Pattaya is home to a diverse range of bird species, including both resident and migratory birds. Here are five common birds you might see in Pattaya:
- Asian Koel (Cover Photo) – The Asian Koel is a large bird with a distinctive call that is often heard throughout Pattaya. The male has a glossy black plumage with red eyes, while the female is brown with white spots. They are often seen perched on tree branches or foraging on the ground for insects and fruits.
- Greater Coucal – The Greater Coucal is a large, crow-like bird with a long tail and black plumage. They are often seen in gardens, parks, and other green spaces, where they forage insects, small mammals, and birds. They are also known for their distinctive, deep call, which is often heard early in the morning.
3. White-breasted Waterhen – The White-breasted Waterhen is a medium-sized bird with a black head, neck, and upper body, and a white breast and belly. They are often seen foraging in wetlands, ponds, and other water bodies, where they feed on insects, small fish, and other aquatic creatures. They are known for their loud, harsh calls, which can be heard from a distance.
4. Red-whiskered Bulbul – The Red-whiskered Bulbul is a small, colorful bird with a red patch on its cheeks and a distinctive crest on its head. They are often seen in gardens and other urban areas, where they feed on fruits, nectar, and insects. They are known for their lively, musical calls, which are often heard throughout the day.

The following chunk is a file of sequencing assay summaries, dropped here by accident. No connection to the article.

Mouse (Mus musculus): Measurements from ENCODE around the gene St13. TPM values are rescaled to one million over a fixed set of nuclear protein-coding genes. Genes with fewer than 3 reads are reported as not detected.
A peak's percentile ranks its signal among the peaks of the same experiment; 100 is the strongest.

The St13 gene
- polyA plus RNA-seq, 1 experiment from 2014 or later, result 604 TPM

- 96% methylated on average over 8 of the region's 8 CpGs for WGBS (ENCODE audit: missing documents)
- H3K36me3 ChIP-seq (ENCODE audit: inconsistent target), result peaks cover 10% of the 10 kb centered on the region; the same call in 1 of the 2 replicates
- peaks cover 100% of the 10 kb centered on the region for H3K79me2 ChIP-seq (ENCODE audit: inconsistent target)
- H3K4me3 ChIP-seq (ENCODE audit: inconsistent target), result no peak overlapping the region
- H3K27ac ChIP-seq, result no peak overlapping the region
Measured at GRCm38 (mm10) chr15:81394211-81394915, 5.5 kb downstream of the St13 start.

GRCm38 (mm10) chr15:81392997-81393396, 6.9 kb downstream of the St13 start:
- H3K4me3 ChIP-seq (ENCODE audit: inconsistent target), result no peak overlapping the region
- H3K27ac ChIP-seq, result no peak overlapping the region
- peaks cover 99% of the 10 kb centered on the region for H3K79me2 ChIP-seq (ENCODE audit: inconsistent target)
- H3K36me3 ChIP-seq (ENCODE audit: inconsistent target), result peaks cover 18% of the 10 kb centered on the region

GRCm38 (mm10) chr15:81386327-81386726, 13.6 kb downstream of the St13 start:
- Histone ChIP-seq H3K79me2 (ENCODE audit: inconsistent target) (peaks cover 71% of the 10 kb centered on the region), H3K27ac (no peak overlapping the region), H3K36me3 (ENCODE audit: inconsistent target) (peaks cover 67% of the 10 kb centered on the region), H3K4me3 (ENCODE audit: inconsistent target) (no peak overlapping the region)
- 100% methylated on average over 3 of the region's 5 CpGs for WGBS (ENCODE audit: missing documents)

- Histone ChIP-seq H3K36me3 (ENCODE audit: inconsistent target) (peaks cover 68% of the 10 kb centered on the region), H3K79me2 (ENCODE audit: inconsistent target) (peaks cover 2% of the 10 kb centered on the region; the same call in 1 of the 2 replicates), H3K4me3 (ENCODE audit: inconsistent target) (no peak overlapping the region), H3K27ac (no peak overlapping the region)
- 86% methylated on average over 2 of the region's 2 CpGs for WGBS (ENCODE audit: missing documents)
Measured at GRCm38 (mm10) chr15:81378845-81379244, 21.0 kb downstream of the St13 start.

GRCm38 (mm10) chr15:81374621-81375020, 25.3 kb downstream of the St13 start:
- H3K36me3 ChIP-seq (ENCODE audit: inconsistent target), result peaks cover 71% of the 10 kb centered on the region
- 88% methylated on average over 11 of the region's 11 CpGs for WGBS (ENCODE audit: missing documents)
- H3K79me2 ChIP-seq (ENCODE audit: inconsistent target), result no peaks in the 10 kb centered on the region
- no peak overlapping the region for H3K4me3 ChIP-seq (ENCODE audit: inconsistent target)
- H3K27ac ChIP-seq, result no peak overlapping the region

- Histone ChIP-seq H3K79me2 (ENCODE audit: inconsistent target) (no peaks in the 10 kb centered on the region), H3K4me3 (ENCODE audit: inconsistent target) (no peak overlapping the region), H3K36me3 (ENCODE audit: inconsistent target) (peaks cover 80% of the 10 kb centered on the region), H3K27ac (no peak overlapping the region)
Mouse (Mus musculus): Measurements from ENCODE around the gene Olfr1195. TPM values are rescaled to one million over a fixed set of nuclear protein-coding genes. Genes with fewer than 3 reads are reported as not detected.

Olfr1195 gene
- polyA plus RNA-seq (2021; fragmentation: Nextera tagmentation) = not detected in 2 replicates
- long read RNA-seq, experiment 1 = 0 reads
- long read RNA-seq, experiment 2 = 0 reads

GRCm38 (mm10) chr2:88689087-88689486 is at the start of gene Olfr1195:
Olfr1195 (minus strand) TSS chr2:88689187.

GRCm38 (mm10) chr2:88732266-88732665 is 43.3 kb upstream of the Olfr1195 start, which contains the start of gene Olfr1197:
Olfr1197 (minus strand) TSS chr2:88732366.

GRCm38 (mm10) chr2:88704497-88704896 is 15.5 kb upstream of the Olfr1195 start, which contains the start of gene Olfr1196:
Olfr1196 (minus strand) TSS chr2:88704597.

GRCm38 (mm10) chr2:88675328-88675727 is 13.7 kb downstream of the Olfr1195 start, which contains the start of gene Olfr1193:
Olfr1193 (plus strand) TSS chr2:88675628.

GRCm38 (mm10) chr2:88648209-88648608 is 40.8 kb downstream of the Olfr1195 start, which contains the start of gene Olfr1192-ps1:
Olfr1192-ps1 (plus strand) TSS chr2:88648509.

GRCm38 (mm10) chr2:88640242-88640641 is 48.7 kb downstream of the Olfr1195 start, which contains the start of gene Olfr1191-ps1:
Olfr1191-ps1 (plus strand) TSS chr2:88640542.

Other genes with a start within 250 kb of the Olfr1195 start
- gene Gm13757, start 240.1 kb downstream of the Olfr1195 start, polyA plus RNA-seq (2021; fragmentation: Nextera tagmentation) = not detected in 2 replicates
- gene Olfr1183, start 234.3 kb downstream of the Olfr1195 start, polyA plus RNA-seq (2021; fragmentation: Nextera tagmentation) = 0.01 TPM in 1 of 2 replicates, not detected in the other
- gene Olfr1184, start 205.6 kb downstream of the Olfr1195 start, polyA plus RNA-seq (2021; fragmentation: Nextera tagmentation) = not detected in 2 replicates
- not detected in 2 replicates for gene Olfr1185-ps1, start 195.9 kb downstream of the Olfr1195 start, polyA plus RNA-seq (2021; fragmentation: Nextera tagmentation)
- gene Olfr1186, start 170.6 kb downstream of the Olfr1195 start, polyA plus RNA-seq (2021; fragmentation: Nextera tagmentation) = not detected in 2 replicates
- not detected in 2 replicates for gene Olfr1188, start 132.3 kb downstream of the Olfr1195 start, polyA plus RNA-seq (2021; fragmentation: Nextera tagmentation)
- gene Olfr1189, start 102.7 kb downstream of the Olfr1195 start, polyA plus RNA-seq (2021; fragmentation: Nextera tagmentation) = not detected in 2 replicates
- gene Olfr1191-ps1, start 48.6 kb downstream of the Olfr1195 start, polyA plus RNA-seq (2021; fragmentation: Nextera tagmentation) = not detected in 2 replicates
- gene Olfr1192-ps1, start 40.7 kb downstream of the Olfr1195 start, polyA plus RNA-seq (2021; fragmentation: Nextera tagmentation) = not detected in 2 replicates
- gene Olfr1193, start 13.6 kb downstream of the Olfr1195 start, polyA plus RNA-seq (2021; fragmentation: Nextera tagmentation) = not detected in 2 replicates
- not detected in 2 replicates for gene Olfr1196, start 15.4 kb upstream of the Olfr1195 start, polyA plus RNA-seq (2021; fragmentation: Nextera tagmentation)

5. Common Myna – The Common Myna is a medium-sized bird with a brown body, black head, and yellow beak and legs. They are often seen in urban areas, where they feed on insects, fruits, and other food scraps. They are known for their loud, chattering calls and their ability to mimic human speech and sounds.
These are just a few of the many bird species that can be found in Pattaya. Birdwatching is a popular activity in the area, and there are several birdwatching tours and guides available for those who want to explore Pattaya’s avian fauna.
Photo credit: Ebird/Wikipedia